Keith Richards turns 79: What it was like when his drug addiction landed him a night in jail

Keith Richards turns 79: What it was like when his drug addiction landed him a night in jail

“I don’t have a drug problem, I have a police problem,” the guitarist said on his debut Keith Richards and good thing he had her. This emblematic artist, founder of the Rolling Stones with Mick Jagger and Brian Jones in 1962, Today, December 18, he turns 79. We could say a whole record for a lifetime of over sixty years of drug and alcohol use.

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In fact, aside from a few other gun control inconveniences, such as a large hunting knife or his “friend,” a Smith & Wesson .38 revolver, “I never feel alone with my Smith & Wesson.” his troubles with the authorities were drug related.

Arrests and Trials

Indeed, he was indicted twice on drug offenses in 1967, 1973, 1977 and 1978, and faced a series of minor arrests that Richards was already considering as a pastime of a busy life of rock ‘n’ roll.

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However, of all these experiences we have saved two, both in February, one on the 12th and the other on the 27th, but ten years apart, the first in 1967 and the second in 1977.

The two sequels went, albeit in opposite directions. The first encouraged him to the point that he somehow felt outside the consequences of his use, while the second forced him to change his behavior not only with substances but also in his relationship life.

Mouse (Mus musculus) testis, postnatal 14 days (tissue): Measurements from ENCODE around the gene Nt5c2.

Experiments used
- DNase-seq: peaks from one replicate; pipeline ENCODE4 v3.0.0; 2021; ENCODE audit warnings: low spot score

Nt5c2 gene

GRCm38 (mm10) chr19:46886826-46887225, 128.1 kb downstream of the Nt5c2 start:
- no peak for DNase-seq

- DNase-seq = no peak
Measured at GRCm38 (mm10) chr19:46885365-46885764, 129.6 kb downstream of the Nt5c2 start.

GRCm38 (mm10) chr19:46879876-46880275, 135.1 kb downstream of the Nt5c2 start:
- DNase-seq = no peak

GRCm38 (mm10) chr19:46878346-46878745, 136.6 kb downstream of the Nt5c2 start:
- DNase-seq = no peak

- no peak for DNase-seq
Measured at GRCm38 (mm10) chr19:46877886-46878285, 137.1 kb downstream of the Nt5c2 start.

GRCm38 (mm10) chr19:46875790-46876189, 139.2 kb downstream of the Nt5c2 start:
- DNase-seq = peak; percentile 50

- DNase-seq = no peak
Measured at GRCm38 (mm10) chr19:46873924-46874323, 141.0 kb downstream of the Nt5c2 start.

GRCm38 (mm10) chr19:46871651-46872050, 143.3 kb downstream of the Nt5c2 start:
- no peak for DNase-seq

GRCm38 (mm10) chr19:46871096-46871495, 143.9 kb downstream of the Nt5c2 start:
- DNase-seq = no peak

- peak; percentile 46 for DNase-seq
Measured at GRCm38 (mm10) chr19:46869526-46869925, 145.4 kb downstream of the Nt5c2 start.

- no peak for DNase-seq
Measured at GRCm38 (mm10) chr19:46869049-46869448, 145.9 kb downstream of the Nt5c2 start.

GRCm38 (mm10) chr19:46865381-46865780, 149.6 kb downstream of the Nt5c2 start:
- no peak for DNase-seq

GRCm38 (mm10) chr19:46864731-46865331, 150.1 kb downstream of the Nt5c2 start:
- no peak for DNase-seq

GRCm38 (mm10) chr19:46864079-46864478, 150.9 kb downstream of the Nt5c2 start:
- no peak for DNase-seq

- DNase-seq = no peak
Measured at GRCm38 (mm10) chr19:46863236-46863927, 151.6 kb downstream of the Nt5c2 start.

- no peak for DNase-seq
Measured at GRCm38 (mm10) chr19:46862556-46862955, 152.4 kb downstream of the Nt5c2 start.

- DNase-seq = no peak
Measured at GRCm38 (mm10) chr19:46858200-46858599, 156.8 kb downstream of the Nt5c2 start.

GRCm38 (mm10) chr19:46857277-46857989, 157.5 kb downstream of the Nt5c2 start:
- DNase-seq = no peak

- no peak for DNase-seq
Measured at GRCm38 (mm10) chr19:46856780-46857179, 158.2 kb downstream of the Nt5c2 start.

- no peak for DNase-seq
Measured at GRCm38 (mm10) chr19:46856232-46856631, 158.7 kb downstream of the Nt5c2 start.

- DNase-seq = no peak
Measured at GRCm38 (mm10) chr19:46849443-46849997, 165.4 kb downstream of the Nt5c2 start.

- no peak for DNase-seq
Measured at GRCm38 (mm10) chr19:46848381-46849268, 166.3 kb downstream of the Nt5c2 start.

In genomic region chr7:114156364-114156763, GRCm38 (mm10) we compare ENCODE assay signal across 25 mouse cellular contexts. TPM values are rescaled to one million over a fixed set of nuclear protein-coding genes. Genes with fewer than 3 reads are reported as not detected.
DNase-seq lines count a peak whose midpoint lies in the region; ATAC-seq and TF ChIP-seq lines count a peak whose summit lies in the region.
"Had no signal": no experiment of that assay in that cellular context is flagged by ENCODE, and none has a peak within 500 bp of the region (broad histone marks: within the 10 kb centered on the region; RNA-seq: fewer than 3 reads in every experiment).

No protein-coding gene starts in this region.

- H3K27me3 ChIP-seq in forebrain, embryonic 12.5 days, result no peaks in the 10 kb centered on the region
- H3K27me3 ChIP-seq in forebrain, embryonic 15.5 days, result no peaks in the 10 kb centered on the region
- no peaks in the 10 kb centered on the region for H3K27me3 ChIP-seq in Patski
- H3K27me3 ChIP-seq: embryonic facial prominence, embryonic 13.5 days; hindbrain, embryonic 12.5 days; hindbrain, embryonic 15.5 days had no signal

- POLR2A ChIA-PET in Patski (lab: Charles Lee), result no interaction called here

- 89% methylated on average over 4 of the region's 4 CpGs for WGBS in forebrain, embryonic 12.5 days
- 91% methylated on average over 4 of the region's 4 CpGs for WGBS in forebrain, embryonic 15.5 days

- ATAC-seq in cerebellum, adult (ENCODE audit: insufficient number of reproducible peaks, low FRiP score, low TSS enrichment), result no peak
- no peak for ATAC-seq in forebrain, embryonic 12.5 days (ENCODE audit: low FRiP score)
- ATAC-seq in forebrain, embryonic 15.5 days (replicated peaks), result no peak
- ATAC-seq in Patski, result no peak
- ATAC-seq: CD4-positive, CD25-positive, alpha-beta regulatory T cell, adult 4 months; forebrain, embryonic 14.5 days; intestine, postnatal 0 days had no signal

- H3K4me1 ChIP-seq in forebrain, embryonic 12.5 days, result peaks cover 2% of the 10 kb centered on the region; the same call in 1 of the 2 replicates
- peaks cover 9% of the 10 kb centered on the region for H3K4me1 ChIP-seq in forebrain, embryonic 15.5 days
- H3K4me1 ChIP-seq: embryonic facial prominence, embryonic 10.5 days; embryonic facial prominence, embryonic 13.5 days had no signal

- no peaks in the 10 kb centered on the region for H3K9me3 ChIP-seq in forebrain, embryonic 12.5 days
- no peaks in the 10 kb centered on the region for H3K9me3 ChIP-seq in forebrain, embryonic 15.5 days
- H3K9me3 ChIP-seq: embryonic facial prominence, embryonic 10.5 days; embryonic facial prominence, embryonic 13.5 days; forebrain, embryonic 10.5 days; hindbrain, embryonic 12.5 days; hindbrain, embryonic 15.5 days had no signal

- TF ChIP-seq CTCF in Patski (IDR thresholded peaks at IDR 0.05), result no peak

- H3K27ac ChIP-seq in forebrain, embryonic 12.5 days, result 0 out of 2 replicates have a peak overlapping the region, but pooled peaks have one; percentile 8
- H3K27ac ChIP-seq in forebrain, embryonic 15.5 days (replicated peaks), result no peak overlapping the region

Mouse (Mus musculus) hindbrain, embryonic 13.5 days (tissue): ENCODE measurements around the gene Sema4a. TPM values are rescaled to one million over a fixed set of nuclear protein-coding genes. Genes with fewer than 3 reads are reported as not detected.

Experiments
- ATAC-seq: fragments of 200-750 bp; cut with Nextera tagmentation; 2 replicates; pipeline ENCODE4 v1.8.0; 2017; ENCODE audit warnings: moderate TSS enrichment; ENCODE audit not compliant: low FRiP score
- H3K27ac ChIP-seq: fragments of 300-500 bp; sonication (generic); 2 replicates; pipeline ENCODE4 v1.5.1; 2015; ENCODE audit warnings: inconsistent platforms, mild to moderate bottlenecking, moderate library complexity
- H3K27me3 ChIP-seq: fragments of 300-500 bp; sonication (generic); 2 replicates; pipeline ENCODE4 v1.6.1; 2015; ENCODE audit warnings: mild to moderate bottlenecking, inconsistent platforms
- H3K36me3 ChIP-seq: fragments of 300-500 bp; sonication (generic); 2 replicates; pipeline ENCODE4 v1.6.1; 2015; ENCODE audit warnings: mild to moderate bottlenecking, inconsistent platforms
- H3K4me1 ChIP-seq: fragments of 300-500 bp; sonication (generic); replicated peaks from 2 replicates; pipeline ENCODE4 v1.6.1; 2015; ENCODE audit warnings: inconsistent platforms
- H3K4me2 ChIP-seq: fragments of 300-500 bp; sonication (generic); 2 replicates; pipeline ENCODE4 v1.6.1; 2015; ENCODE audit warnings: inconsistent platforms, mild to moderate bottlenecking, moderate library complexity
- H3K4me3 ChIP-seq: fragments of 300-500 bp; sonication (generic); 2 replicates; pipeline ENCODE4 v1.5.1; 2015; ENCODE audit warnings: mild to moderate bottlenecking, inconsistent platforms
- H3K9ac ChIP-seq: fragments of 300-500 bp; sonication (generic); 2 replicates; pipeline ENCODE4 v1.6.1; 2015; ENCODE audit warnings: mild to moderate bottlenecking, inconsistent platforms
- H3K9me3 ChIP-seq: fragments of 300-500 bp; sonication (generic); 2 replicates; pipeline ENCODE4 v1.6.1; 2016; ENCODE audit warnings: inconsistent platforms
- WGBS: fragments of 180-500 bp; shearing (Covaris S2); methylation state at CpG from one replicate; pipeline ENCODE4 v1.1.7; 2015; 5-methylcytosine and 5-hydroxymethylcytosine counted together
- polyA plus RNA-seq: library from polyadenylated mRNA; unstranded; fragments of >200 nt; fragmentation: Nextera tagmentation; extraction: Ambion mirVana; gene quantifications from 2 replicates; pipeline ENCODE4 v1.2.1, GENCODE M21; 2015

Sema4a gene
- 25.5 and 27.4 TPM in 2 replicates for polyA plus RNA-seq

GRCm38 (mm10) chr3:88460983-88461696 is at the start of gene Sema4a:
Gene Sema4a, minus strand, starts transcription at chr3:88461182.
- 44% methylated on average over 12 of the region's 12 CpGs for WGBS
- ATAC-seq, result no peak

a guarded gang

The Stones had been under surveillance, so to speak, by English police for their apparent links to drugs until a raid on Richards’ home in Redland, Sussex, found the guitarist along with Mick Jagger, his girlfriend Marianne Faithfull and a few friends with something Speed ​​(which came from Jagger) and some heroin (which came from the friends present). Statements were collected, although there were no arrests that day.

The account Richards gave in his autobiography He is curious about that afternoon night: “I hear a knock and look out the window and see many blue-robed dwarfs under a heavy drizzle, asking you to come inside. You go in and start browsing. They go up the stairs and meet Marianne, who had showered and came out of the bathroom naked, running from the commotion they caused to cover herself with the first thing she found, a leopard skin. I’ve never been caught.”